Learning from the Google Diversity Debacle
It's almost taken for granted that most companies have diversity policies and training programs. But it's not clear that employees understand why companies have them or how they work.
By Peter Cappelli
One valuable lesson that leaders should take from Google's internal unpleasantness about increasing gender diversity is that employees may not always be clear about a company's take on diversity or how to achieve it.
Google engineer James Damore's viral memo about the company's approach to increasing gender diversity and his subsequent firing surfaced issues that are not going away. Damore's view about the biological origins of the lack of women in engineering is an eye-roller to anyone with passing familiarity with the social sciences. The fact that women are physically different than men is not evidence that they are the inevitable cause of different outcomes in the job market, and we have overwhelming evidence of many powerful factors within society's control that do affect those outcomes, why women get the jobs they do, such as how societal norms track them toward certain occupations and not others.
But Google's decision to fire Damore, while at the same time trying to remind its employees that Google is a safe place to express even minority views on topics like diversity, is one of the bigger corporate gaffes in recent memory. As my radio co-host and lawyer Dan O'Meara noted, the loudest lesson from the incident is a reminder that your bosses can fire you for saying anything they disagree with.
This probably isn't what Google had in mind, and leads me to two lessons leaders should learn from the Damore memo.
First, if your organization is advancing diversity and inclusion, be able to articulate why you are doing it. The most damning thing for Google about Damore's post is that seriously he believed that the reason behind the company's diversity program was politics, that the leaders of the company are liberals.
There are lots of good business reasons for organizations to advance diversity that have nothing to do with any political values. For one, it's the law. Employers get in trouble if their workforce even looks like it is influenced by discrimination. Government contractors are required to have programs of affirmative action a step beyond most diversity initiatives to advance the hiring and promotion of women and minorities.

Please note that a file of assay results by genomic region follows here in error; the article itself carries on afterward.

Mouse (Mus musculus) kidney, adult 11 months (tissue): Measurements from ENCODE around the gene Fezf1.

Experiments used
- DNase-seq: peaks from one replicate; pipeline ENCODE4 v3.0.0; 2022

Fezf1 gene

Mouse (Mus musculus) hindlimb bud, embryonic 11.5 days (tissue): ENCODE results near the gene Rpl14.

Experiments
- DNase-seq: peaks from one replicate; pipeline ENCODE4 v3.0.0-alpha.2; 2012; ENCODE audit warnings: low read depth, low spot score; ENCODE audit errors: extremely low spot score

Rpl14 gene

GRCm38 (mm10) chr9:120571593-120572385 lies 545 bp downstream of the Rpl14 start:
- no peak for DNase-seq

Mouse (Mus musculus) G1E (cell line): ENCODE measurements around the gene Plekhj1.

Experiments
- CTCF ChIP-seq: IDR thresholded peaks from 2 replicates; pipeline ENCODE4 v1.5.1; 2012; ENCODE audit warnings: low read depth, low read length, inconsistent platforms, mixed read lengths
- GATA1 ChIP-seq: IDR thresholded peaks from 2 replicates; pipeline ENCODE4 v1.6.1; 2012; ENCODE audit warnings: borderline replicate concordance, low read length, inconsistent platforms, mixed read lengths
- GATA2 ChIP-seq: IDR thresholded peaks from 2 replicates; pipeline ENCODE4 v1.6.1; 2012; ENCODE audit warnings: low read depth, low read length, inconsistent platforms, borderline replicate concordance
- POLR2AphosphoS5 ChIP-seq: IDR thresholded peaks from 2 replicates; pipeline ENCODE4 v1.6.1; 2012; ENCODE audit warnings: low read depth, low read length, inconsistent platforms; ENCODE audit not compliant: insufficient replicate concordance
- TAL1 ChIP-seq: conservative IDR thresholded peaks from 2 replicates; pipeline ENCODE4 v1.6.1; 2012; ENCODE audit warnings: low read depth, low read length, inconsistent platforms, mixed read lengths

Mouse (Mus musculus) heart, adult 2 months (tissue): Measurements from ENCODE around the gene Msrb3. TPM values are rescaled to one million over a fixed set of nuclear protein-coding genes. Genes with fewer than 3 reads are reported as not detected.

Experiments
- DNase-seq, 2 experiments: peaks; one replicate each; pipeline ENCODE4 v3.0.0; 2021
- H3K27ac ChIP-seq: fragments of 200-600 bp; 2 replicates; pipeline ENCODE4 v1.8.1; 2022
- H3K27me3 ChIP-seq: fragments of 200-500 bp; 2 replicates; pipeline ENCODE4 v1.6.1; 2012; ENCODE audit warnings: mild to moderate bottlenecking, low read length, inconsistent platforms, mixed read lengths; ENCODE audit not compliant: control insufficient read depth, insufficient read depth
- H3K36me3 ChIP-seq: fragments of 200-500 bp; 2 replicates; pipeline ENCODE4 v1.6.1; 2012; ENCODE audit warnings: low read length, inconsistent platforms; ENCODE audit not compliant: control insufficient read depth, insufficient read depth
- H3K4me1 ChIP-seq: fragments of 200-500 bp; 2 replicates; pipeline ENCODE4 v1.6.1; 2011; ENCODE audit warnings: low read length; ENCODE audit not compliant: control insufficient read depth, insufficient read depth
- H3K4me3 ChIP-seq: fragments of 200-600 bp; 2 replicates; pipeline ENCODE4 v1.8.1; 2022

Customers and other stakeholder interests also matter. It may surprise those not close to business to learn that companies are now often asked to report on the diversity of their workforce when they bid on business or respond to requests for proposals.
In cases where companies feel that it is important to have more women in certain roles, they might explain this as equivalent of a defense contractor wanting to hire candidates with military backgrounds. In this case, gender is the equivalent of "merit."
If your employees believe, as apparently Damore did about Google, that the reason you have a diversity and inclusion program is because it fits the political views of the leaders, you've got a big credibility problem justifying why you do anything. So explain exactly what you're doing and why, and don't be vague.
The second lesson, and arguably the more difficult one, has to do with the choice of practices used to advance diversity. Organizations are in a bind in this one, and it is important for employees to know that: On the one hand, they are pressed by the government and other stakeholders to have more diverse workforces, but on the other, court rulings prohibit them from the most direct way to advance diversity, which is to make gender or minority status a hiring and promotion. So instead, they have to pursue diversity indirectly with programs that try to achieve that end without doing so explicitly, such as with mentoring programs now popular in some Silicon Valley companies that help guide women and minorities to promotions.
The most troublesome of these are diversity training programs. They are the focus of Damore's complaint about Google, and he's not alone. As Harvard sociology professor Frank Dobbin and his colleagues have shown, typical diversity training programs appear to backfire and lead to less diverse outcomes, in large part because they focus on the attitudes of white men (who find the programs irritating).
Many of these programs go beyond those that tell us how to behave at the workplace (initiatives to stop sexual harassment, for example) and try to get at what we think (e.g. unconscious bias training). Even if you haven't done anything objectionable, the reasoning goes, we are going to try to convince you that the way you think is problematic and needs to change.
To many people, this seems like a major overreach by employers: You can already tell me how to act and what I can say, not only at work but elsewhere. But please stay out of my head.
Most of James Damore's memo at Google was asking the company to explain why it uses the diversity programs it does. Google's answer was "no." But it doesn't have to be your company's response. As Dobbin's work has found, one of the most effective ways to advance diversity in the workplace is to engage men in the process of solving the problem.
So as your company embarks on its own diversity initiatives, remember that you do need the support of current employees for the programs to succeed, and it you can't or won't - explain your decisions clearly to employees, you may want to rethink your strategy entirely.
Peter Cappelli is the George W. Taylor Professor of Management and director of the Center for Human Resources at The Wharton School of the University of Pennsylvania in Philadelphia. His latest book is "Will College Pay Off? A Guide to the Most Important Financial Decision You'll Ever Make."